Qualms about U. S. Strikes in Syria

Just in case anyone who has read my last two posts regarding Syria thinks I do not have qualms about U. S. military strikes in response to the avowed “red line” being crossed regarding chemical weapons, I assure you I do.

United States Capitol

United States Capitol (Photo credit: Jack’s LOST FILM)

I have plenty of qualms.  Fortunately, the keys ones have been expressed well in a short column by Matt Miller in the Washington Post, saving me  time and effort by just linking you to them above.

However, Qualm #6 I want to quote in full here, as it touches upon the role of American exceptionalism in the world, a concept that carries many caveats for me, but one in which I share to the extent we are not like every other nation.  A combination of circumstances have made us the world leader, whether we are keen on having that role or not.  And this produces a unique burden on our presidents.  As Miller writes in Qualm #6:

” … Syria is a reminder of how utterly unique the United States’ role remains in the world. Canadians aren’t demanding that Canada’s leaders step up and stop Assad. Swedes don’t see themselves as having a duty to enforce international law. It’s obvious but worth remembering at this moment that the power of the United States is extraordinary. As a result, so is the responsibility of the person who wins the brass ring. 

…. the enormous burden of decisions like Syria — and their unknowable chain of consequences for years, and even decades — nonetheless falls to him (Obama). The ever-grayer hair is the result. In the end, thanks to one man’s choices, countless lives will be affected for good and for bad.”

Our President made a definitive statement about the use of chemical weapons at a time when it seemed a reasonable statement to make, given international condemnation of their use.   As a result I believe some response must be made or our stature in the world will be diminished.  Our “word” will be tarnished.  How significantly, who knows?  Each nation will draw its own conclusions.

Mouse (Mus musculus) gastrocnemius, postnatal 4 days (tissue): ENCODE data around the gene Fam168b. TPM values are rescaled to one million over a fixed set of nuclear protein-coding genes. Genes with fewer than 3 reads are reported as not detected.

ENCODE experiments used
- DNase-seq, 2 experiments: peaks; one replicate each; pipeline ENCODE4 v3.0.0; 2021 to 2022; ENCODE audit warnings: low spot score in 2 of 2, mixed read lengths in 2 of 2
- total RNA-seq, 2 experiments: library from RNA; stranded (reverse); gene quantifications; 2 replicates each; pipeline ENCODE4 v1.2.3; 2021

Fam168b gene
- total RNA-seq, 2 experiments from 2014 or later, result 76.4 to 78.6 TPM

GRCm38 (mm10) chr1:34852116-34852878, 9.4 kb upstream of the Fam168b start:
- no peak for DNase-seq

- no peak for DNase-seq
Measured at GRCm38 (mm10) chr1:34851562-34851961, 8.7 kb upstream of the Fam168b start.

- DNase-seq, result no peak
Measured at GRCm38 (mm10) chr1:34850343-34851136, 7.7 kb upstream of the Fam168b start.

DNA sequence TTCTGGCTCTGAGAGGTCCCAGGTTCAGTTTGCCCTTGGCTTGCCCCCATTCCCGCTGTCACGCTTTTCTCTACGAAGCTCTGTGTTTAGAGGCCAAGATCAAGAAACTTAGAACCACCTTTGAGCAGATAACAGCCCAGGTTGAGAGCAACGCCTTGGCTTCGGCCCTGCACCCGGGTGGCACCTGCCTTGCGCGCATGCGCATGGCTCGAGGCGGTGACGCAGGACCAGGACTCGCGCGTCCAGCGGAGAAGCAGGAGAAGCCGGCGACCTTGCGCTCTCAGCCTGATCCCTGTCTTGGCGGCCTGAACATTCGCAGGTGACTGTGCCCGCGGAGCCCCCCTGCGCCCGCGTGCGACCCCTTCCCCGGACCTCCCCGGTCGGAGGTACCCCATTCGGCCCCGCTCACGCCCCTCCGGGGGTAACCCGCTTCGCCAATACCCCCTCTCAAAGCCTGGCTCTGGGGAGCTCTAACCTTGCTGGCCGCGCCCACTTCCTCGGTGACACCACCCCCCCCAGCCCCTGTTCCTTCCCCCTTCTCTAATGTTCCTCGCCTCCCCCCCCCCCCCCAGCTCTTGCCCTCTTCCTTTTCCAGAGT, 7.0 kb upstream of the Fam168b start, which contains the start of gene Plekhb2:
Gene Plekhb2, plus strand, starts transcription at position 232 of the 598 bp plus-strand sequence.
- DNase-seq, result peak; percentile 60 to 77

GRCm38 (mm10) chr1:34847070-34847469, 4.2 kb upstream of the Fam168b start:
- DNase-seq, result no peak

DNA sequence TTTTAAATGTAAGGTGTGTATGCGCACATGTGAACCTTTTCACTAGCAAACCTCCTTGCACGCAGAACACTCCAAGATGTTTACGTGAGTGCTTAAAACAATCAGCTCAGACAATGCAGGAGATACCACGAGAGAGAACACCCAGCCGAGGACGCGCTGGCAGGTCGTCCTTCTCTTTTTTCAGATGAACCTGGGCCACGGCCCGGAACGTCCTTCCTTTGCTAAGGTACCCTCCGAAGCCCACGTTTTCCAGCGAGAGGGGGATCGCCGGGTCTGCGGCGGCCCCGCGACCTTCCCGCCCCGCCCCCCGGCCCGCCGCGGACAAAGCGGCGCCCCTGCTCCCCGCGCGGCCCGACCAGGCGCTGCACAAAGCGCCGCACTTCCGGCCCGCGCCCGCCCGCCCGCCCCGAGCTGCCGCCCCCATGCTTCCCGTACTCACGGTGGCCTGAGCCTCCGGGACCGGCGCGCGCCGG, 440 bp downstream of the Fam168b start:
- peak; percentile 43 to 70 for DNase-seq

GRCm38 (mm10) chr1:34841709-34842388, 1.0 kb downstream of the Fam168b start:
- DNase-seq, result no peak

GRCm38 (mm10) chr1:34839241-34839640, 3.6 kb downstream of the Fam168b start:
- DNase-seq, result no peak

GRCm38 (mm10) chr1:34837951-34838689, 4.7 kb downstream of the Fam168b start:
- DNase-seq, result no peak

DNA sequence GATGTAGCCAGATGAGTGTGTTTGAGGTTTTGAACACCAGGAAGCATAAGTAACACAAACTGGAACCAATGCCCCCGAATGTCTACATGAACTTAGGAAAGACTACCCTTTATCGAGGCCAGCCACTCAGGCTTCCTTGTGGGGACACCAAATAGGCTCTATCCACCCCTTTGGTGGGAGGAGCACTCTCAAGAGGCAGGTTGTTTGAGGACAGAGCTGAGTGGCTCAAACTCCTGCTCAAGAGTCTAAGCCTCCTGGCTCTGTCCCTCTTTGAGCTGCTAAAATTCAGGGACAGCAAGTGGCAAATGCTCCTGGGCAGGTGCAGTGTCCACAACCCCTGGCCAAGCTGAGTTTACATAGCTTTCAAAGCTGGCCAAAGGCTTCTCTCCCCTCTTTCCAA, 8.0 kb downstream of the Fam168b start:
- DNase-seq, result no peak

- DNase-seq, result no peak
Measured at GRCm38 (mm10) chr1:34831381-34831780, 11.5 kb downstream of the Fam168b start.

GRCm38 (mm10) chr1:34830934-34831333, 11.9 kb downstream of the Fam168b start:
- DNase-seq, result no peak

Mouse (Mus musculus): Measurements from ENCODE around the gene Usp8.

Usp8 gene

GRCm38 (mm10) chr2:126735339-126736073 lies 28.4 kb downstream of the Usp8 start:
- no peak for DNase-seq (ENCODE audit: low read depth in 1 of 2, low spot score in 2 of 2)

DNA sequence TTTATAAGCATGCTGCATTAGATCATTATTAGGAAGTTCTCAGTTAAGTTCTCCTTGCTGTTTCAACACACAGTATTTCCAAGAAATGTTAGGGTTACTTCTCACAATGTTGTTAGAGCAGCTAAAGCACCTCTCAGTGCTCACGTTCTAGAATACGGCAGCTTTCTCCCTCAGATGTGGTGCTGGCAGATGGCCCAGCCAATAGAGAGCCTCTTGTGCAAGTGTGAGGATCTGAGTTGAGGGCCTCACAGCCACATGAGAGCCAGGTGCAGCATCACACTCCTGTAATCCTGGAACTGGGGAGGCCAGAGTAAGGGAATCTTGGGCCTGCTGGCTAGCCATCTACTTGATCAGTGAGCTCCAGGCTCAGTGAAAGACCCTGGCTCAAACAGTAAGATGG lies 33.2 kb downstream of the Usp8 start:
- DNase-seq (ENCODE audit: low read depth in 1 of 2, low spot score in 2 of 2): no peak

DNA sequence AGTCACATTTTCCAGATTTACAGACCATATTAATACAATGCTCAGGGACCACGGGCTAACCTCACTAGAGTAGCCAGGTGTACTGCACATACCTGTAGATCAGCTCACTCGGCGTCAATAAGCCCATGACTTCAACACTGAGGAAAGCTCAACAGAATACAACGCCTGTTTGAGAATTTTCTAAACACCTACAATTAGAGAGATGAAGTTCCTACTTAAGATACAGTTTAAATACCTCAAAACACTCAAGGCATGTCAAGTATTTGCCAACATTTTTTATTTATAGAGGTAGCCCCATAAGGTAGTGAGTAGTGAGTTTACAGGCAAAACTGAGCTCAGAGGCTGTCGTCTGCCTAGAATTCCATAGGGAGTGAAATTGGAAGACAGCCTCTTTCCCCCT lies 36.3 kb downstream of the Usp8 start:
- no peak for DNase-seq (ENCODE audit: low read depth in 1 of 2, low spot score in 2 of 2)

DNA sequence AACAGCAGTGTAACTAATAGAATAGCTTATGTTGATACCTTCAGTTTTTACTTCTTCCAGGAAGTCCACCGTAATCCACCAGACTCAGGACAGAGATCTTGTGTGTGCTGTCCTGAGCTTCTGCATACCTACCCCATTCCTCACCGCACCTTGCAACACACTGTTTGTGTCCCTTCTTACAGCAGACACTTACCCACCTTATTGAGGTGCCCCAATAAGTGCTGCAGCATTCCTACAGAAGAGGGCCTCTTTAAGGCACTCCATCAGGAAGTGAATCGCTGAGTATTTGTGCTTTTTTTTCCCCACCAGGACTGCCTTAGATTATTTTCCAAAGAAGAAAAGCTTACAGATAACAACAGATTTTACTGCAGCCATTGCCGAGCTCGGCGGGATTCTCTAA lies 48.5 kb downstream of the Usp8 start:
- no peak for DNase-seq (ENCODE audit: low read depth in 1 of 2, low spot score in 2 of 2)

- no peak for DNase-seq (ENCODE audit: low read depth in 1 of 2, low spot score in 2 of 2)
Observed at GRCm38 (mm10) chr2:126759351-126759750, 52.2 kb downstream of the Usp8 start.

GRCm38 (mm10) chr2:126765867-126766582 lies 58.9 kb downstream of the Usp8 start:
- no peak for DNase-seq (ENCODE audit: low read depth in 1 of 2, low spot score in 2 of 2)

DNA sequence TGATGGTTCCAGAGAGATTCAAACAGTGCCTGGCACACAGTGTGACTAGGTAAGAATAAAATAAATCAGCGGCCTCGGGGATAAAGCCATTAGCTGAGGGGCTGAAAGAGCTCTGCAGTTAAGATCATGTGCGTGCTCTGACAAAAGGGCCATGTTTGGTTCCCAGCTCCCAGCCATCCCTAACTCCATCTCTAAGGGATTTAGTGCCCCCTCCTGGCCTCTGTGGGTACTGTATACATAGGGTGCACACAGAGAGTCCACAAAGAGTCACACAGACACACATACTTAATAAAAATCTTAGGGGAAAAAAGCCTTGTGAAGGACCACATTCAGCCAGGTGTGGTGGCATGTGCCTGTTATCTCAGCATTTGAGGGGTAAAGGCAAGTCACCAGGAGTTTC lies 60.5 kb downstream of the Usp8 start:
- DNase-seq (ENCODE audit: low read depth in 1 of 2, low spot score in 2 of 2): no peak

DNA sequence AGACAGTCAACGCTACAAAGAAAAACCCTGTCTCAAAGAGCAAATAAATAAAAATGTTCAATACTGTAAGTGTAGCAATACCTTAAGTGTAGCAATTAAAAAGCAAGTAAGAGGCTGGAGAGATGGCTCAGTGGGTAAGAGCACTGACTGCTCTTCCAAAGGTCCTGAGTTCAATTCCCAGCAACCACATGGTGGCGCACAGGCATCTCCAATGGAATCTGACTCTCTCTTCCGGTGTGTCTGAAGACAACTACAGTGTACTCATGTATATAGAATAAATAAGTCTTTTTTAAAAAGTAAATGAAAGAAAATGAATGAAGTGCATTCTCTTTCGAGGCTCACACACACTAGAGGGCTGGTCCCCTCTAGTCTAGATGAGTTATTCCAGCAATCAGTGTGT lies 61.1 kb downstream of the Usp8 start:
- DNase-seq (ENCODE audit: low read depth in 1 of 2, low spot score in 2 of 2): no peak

Columnist Kathleen Parker, whose opinion I respect, believes this loss overrated.

 “The United States still carries the biggest stick. We are still the bravest, most compassionate, most generous nation in the history of mankind. When our allies need us, our credibility is beyond reproach. We always act decisively when the stakes are clear. The world knows this. It is our exceptional history, not a single, transitory man, that inspires belief.”

I do not believe our “credibility is beyond reproach” in the eyes of our allies and as to our acting “decisively when the stakes are clear” I would point out how murky are the stakes in the  Middle East these days.  It is all a very messy business, so if we wait for clear stakes to crystalize, we might wait forever.

I believe our habitually gridlocked government has hurt our credibility abroad, with another example of that coming up soon in terms of raising the debt ceiling, which used to be fairly formulaic as it is necessary to pay government bills already accrued.    Now the world has to wait once again to see if we avoid the folly of turning the world’s number one economic power into a deadbeat.

I believe other nations have doubts about our capacity to come together to do anything.  I realize I am in the minority, but I would like to see us come together on this issue, supporting the President in limited strikes, a demonstration to the world that we can work together and do what “we” say we will do.

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